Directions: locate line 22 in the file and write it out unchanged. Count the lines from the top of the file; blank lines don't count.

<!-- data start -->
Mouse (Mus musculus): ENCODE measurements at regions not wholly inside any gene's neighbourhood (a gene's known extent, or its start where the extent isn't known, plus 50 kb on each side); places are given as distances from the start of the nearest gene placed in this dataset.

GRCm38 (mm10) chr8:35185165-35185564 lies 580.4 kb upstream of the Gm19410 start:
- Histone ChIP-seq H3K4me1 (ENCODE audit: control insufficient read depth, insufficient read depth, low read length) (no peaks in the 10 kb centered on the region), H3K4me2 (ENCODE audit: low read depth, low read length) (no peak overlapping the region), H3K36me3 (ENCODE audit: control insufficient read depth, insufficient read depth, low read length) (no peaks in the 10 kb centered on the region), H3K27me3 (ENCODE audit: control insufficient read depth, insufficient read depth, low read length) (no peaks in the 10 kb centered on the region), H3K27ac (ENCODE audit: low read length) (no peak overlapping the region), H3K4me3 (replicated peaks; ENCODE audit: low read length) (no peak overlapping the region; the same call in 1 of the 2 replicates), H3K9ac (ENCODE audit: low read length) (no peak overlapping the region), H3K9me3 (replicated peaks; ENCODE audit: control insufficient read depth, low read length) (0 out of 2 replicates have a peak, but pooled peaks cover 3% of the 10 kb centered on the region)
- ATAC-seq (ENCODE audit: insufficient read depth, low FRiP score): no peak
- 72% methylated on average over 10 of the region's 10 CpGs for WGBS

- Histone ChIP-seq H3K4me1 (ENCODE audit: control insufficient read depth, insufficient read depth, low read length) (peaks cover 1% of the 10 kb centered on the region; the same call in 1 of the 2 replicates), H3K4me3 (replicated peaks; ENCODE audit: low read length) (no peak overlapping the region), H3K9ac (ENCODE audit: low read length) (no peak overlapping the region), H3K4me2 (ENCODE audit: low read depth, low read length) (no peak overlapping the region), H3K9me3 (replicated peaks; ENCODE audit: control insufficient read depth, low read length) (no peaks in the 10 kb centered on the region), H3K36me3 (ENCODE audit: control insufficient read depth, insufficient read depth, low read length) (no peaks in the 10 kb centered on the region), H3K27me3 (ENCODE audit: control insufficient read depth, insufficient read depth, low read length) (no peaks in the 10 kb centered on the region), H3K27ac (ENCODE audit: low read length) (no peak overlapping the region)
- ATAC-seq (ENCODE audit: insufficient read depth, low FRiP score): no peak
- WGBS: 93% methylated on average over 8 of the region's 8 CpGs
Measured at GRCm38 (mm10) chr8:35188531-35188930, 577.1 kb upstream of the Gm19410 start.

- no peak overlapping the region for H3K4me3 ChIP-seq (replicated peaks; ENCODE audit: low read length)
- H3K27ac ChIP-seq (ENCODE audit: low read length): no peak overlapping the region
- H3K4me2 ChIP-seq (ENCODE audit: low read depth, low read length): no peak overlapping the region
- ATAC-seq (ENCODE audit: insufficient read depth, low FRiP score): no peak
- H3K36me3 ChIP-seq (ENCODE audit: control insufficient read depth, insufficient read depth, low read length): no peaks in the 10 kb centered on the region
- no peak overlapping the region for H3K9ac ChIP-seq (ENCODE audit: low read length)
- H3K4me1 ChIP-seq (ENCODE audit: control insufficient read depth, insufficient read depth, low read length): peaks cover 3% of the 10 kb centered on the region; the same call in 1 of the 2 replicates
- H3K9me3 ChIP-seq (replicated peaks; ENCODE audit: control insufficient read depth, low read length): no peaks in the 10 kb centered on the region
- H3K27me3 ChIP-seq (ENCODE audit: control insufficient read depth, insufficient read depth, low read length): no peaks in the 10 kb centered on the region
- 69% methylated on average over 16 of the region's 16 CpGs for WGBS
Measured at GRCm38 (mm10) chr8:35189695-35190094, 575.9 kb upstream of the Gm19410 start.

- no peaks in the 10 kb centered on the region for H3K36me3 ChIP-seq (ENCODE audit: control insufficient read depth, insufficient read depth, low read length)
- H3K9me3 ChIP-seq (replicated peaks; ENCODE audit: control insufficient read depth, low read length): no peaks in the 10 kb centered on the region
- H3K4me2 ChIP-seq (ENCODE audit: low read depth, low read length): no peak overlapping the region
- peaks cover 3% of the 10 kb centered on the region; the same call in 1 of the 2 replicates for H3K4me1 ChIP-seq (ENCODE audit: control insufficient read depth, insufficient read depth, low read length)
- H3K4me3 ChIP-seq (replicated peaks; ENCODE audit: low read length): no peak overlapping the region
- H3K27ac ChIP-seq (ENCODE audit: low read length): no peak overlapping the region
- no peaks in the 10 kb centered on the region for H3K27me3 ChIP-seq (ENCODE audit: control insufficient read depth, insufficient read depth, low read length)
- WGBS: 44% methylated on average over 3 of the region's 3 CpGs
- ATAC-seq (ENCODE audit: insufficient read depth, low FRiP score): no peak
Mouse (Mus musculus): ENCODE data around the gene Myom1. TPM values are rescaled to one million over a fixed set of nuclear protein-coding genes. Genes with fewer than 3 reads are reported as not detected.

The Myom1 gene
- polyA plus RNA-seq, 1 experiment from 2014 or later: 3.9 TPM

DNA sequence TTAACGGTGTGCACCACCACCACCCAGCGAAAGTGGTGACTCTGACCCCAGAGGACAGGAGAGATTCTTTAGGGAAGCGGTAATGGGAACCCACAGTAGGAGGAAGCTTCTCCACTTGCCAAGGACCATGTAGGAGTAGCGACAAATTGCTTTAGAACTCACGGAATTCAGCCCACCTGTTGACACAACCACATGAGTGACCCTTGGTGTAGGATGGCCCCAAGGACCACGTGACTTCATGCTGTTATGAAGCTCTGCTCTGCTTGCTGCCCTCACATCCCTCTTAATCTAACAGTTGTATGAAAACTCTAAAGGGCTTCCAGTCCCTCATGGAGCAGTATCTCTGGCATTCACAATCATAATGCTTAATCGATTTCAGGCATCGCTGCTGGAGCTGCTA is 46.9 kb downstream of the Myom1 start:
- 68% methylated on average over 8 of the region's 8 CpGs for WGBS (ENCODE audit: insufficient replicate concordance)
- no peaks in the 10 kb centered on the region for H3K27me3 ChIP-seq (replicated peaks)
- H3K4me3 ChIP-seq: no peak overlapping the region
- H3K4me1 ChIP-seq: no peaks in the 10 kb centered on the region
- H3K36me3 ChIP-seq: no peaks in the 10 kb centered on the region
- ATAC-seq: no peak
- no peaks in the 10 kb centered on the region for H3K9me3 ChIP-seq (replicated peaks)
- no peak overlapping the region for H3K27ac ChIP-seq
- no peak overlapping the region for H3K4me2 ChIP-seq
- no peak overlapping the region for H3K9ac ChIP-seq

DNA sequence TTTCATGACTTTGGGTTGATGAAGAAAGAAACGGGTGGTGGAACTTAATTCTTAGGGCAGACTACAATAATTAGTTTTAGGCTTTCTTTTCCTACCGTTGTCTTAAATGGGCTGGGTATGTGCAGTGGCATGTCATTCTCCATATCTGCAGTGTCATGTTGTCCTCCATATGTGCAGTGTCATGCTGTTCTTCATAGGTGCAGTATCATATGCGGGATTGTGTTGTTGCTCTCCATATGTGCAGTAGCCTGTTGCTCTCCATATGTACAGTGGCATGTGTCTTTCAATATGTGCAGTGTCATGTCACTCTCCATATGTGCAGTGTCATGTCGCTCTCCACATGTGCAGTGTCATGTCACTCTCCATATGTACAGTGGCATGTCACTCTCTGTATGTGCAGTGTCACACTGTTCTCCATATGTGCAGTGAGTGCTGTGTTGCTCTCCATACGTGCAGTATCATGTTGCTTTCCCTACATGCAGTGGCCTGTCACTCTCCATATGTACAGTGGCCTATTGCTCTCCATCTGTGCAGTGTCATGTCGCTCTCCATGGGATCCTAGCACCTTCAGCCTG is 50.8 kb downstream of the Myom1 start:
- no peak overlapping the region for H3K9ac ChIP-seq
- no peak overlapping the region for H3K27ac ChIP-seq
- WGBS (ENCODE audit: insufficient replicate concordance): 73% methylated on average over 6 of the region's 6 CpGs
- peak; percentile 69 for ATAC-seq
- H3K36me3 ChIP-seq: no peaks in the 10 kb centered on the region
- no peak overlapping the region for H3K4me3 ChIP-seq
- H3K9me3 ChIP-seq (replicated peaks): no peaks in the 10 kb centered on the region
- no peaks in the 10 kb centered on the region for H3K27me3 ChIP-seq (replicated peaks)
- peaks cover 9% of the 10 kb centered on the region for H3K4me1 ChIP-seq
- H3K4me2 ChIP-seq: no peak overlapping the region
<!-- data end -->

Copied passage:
- H3K9me3 ChIP-seq (replicated peaks; ENCODE audit: control insufficient read depth, low read length): no peaks in the 10 kb centered on the region